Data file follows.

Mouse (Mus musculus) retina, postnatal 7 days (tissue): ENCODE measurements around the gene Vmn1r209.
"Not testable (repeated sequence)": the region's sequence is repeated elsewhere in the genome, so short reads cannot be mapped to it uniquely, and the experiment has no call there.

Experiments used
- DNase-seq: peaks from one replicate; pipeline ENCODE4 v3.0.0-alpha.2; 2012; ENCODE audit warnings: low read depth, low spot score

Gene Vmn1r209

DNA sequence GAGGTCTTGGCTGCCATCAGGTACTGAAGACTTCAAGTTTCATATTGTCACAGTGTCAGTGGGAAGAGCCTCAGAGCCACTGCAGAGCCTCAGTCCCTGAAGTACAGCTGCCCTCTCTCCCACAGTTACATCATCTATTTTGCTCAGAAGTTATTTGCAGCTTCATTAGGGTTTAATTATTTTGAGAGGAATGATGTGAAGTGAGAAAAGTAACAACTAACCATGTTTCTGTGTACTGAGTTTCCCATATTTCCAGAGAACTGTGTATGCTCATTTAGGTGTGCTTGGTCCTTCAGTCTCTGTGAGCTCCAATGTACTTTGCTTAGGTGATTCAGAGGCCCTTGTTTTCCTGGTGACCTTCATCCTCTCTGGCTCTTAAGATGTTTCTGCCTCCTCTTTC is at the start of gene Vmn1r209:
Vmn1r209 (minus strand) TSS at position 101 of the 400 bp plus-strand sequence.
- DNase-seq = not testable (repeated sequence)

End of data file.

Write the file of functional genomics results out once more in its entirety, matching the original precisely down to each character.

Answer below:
Mouse (Mus musculus) retina, postnatal 7 days (tissue): ENCODE measurements around the gene Vmn1r209.
"Not testable (repeated sequence)": the region's sequence is repeated elsewhere in the genome, so short reads cannot be mapped to it uniquely, and the experiment has no call there.

Experiments used
- DNase-seq: peaks from one replicate; pipeline ENCODE4 v3.0.0-alpha.2; 2012; ENCODE audit warnings: low read depth, low spot score

Gene Vmn1r209

DNA sequence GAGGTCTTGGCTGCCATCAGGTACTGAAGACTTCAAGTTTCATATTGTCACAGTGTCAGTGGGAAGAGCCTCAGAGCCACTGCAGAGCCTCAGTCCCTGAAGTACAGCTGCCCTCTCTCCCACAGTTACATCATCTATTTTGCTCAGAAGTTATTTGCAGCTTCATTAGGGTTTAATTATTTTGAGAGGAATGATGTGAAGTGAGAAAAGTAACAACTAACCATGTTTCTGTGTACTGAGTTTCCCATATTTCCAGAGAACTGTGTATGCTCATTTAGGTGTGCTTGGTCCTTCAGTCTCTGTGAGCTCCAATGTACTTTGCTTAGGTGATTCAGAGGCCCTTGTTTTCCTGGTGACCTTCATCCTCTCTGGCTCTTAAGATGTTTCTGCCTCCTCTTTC is at the start of gene Vmn1r209:
Vmn1r209 (minus strand) TSS at position 101 of the 400 bp plus-strand sequence.
- DNase-seq = not testable (repeated sequence)